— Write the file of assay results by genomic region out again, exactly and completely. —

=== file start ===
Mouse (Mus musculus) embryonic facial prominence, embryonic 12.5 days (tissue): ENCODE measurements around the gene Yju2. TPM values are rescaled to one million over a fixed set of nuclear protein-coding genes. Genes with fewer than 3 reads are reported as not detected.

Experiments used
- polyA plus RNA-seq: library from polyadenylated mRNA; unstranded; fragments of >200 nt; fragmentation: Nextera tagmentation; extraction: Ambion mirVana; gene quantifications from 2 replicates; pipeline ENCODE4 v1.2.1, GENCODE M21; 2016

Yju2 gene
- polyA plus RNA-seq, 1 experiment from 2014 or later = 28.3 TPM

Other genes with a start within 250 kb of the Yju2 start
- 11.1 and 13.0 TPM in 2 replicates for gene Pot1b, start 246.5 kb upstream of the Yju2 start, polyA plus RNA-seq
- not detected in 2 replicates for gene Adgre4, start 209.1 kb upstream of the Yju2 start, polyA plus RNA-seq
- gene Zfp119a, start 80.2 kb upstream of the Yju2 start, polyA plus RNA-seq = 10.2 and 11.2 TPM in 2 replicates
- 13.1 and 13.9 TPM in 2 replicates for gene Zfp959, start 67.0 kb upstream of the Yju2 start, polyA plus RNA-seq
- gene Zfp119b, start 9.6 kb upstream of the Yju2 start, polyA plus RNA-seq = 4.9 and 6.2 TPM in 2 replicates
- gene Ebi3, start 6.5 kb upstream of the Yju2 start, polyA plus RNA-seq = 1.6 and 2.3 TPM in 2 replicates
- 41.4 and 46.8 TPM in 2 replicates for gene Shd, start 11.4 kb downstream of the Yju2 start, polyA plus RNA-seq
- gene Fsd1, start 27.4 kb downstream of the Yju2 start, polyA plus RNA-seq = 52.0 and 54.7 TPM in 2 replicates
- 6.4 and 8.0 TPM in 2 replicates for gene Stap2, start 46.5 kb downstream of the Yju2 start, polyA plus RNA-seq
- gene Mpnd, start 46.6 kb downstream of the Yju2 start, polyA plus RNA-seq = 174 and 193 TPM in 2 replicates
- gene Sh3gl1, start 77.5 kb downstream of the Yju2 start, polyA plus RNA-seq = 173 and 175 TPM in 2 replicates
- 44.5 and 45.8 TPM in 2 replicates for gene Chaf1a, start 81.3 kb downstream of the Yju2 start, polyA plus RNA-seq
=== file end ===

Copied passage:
Mouse (Mus musculus) embryonic facial prominence, embryonic 12.5 days (tissue): ENCODE measurements around the gene Yju2. TPM values are rescaled to one million over a fixed set of nuclear protein-coding genes. Genes with fewer than 3 reads are reported as not detected.

Experiments used
- polyA plus RNA-seq: library from polyadenylated mRNA; unstranded; fragments of >200 nt; fragmentation: Nextera tagmentation; extraction: Ambion mirVana; gene quantifications from 2 replicates; pipeline ENCODE4 v1.2.1, GENCODE M21; 2016

Yju2 gene
- polyA plus RNA-seq, 1 experiment from 2014 or later = 28.3 TPM

Other genes with a start within 250 kb of the Yju2 start
- 11.1 and 13.0 TPM in 2 replicates for gene Pot1b, start 246.5 kb upstream of the Yju2 start, polyA plus RNA-seq
- not detected in 2 replicates for gene Adgre4, start 209.1 kb upstream of the Yju2 start, polyA plus RNA-seq
- gene Zfp119a, start 80.2 kb upstream of the Yju2 start, polyA plus RNA-seq = 10.2 and 11.2 TPM in 2 replicates
- 13.1 and 13.9 TPM in 2 replicates for gene Zfp959, start 67.0 kb upstream of the Yju2 start, polyA plus RNA-seq
- gene Zfp119b, start 9.6 kb upstream of the Yju2 start, polyA plus RNA-seq = 4.9 and 6.2 TPM in 2 replicates
- gene Ebi3, start 6.5 kb upstream of the Yju2 start, polyA plus RNA-seq = 1.6 and 2.3 TPM in 2 replicates
- 41.4 and 46.8 TPM in 2 replicates for gene Shd, start 11.4 kb downstream of the Yju2 start, polyA plus RNA-seq
- gene Fsd1, start 27.4 kb downstream of the Yju2 start, polyA plus RNA-seq = 52.0 and 54.7 TPM in 2 replicates
- 6.4 and 8.0 TPM in 2 replicates for gene Stap2, start 46.5 kb downstream of the Yju2 start, polyA plus RNA-seq
- gene Mpnd, start 46.6 kb downstream of the Yju2 start, polyA plus RNA-seq = 174 and 193 TPM in 2 replicates
- gene Sh3gl1, start 77.5 kb downstream of the Yju2 start, polyA plus RNA-seq = 173 and 175 TPM in 2 replicates
- 44.5 and 45.8 TPM in 2 replicates for gene Chaf1a, start 81.3 kb downstream of the Yju2 start, polyA plus RNA-seq